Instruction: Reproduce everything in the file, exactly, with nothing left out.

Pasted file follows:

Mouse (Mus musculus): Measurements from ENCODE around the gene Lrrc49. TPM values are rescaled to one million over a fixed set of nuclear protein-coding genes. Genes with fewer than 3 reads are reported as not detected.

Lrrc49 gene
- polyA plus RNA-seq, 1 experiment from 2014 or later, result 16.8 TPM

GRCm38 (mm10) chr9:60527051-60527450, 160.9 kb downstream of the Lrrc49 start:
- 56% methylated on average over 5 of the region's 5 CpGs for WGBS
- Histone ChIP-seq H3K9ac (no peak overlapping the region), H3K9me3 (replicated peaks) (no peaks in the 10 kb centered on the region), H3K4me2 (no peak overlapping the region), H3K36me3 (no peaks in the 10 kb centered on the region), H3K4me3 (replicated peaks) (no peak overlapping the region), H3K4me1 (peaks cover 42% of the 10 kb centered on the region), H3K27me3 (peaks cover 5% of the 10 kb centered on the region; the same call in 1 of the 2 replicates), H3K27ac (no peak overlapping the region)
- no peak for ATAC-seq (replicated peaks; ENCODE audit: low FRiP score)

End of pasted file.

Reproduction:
Mouse (Mus musculus): Measurements from ENCODE around the gene Lrrc49. TPM values are rescaled to one million over a fixed set of nuclear protein-coding genes. Genes with fewer than 3 reads are reported as not detected.

Lrrc49 gene
- polyA plus RNA-seq, 1 experiment from 2014 or later, result 16.8 TPM

GRCm38 (mm10) chr9:60527051-60527450, 160.9 kb downstream of the Lrrc49 start:
- 56% methylated on average over 5 of the region's 5 CpGs for WGBS
- Histone ChIP-seq H3K9ac (no peak overlapping the region), H3K9me3 (replicated peaks) (no peaks in the 10 kb centered on the region), H3K4me2 (no peak overlapping the region), H3K36me3 (no peaks in the 10 kb centered on the region), H3K4me3 (replicated peaks) (no peak overlapping the region), H3K4me1 (peaks cover 42% of the 10 kb centered on the region), H3K27me3 (peaks cover 5% of the 10 kb centered on the region; the same call in 1 of the 2 replicates), H3K27ac (no peak overlapping the region)
- no peak for ATAC-seq (replicated peaks; ENCODE audit: low FRiP score)